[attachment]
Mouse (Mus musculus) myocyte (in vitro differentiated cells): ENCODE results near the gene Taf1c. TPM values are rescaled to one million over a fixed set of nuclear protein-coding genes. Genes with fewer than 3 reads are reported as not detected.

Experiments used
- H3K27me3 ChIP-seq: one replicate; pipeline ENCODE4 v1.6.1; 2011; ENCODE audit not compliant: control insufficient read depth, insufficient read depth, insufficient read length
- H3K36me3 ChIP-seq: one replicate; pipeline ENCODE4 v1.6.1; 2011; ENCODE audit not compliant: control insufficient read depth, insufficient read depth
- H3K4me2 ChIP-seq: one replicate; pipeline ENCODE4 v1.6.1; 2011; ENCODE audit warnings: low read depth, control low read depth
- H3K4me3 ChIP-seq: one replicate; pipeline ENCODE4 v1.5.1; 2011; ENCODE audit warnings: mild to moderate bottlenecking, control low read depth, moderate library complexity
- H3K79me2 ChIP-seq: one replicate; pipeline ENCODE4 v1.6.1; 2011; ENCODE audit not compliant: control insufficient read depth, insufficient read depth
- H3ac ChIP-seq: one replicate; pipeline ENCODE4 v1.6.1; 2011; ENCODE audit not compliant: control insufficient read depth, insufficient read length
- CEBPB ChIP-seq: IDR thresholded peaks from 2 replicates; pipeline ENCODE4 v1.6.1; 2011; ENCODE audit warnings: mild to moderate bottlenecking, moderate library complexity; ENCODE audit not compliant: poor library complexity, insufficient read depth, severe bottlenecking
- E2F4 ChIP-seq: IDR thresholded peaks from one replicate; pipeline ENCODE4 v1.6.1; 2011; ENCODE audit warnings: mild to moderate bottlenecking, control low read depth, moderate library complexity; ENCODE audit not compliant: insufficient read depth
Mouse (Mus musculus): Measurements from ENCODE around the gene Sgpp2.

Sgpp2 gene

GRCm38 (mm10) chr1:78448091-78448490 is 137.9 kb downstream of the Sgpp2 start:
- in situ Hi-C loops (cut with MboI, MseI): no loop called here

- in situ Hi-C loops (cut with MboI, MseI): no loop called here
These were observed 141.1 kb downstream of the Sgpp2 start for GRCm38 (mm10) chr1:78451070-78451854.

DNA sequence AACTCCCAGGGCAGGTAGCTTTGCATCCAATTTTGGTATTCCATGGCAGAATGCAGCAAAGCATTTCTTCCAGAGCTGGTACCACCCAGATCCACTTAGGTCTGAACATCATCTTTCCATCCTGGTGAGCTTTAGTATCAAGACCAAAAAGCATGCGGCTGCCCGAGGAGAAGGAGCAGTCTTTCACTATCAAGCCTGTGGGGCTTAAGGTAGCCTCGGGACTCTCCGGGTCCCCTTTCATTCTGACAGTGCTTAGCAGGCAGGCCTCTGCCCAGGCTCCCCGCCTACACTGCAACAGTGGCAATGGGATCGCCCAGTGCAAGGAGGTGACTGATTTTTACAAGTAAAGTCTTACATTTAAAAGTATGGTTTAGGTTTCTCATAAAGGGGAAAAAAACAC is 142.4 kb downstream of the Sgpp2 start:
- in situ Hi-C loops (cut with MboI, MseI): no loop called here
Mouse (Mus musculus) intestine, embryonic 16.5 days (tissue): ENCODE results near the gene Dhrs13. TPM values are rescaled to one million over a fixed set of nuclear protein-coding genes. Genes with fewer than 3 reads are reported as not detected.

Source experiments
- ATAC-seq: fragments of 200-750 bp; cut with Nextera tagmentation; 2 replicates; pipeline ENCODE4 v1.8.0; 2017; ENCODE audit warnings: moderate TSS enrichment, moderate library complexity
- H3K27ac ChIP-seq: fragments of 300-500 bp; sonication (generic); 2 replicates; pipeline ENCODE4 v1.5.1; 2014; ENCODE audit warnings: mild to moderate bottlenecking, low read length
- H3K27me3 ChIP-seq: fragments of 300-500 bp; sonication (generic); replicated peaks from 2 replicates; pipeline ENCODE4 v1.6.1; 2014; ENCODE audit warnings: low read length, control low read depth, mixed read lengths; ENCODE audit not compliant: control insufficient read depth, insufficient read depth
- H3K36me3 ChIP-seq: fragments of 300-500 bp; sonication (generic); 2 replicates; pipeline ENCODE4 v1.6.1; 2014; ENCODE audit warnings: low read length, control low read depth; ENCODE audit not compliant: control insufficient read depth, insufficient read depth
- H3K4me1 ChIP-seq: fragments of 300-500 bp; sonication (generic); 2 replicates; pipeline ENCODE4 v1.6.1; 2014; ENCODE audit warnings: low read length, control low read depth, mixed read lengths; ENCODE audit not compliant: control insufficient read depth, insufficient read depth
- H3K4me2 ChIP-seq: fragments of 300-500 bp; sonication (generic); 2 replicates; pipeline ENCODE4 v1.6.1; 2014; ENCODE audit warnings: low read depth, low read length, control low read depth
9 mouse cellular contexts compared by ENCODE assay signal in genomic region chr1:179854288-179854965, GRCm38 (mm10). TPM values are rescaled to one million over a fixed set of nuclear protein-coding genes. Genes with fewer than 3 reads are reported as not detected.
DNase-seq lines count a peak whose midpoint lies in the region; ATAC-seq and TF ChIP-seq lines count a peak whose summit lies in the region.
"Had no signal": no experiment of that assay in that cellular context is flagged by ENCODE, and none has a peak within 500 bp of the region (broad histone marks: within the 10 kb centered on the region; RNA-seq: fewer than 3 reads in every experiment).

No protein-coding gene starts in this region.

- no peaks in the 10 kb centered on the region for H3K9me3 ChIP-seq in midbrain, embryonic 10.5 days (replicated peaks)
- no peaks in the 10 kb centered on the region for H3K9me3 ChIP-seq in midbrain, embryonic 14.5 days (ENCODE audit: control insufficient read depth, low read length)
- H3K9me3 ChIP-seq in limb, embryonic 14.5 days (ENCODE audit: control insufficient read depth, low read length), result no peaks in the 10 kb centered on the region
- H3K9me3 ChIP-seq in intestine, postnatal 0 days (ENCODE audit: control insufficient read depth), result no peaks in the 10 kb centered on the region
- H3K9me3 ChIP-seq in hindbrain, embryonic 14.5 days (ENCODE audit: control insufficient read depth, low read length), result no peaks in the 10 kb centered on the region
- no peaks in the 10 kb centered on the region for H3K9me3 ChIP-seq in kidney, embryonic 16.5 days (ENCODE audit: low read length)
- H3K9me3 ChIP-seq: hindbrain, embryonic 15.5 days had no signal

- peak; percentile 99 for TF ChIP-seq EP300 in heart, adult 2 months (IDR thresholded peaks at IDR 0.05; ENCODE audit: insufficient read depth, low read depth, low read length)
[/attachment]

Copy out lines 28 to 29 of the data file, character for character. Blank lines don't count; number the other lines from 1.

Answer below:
DNase-seq lines count a peak whose midpoint lies in the region; ATAC-seq and TF ChIP-seq lines count a peak whose summit lies in the region.
"Had no signal": no experiment of that assay in that cellular context is flagged by ENCODE, and none has a peak within 500 bp of the region (broad histone marks: within the 10 kb centered on the region; RNA-seq: fewer than 3 reads in every experiment).